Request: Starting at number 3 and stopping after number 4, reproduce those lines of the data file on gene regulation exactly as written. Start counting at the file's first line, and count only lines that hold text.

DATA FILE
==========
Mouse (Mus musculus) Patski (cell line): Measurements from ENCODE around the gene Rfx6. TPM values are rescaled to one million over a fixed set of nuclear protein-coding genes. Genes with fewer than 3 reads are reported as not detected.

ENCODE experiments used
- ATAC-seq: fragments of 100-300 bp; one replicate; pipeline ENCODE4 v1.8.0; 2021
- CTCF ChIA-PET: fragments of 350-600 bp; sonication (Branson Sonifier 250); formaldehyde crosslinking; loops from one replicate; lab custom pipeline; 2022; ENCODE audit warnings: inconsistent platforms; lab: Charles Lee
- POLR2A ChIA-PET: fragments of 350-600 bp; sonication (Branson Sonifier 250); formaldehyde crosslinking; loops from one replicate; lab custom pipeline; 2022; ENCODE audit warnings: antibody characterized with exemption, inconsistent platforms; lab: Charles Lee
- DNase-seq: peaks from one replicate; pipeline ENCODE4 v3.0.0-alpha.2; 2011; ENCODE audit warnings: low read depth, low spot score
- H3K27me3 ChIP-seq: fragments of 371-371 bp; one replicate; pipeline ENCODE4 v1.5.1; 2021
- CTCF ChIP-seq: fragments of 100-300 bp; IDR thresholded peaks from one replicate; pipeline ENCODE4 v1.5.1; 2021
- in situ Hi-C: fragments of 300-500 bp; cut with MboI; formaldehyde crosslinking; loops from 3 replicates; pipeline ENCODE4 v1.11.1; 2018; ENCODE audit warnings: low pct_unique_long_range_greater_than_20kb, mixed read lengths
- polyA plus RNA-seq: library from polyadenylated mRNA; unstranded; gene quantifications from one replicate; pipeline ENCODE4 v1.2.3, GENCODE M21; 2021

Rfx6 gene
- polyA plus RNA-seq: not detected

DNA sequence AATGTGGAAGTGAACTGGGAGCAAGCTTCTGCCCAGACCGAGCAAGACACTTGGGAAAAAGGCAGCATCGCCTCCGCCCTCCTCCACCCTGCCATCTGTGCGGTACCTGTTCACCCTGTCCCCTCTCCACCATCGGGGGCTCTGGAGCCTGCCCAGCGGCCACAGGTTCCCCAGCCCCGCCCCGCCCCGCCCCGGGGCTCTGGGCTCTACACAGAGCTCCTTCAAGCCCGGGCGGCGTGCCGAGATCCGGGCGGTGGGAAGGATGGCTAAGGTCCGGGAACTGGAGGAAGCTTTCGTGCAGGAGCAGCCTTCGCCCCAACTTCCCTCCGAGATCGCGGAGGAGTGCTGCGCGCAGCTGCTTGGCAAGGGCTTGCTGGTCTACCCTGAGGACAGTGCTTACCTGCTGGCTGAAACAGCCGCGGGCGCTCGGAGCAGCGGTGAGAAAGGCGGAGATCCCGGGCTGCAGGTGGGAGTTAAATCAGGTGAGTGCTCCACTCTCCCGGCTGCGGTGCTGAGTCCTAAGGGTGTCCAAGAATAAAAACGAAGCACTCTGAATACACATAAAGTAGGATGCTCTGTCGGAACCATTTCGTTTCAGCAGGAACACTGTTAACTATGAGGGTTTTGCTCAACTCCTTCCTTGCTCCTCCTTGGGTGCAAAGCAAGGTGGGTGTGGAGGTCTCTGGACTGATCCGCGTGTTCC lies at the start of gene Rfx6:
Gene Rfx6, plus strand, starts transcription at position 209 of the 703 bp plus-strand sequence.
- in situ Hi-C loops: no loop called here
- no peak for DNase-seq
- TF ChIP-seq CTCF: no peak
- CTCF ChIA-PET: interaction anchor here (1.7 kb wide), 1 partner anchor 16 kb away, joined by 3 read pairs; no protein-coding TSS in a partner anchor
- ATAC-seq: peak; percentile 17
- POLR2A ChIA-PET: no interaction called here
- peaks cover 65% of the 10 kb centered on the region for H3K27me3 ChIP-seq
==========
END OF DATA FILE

- ATAC-seq: fragments of 100-300 bp; one replicate; pipeline ENCODE4 v1.8.0; 2021
- CTCF ChIA-PET: fragments of 350-600 bp; sonication (Branson Sonifier 250); formaldehyde crosslinking; loops from one replicate; lab custom pipeline; 2022; ENCODE audit warnings: inconsistent platforms; lab: Charles Lee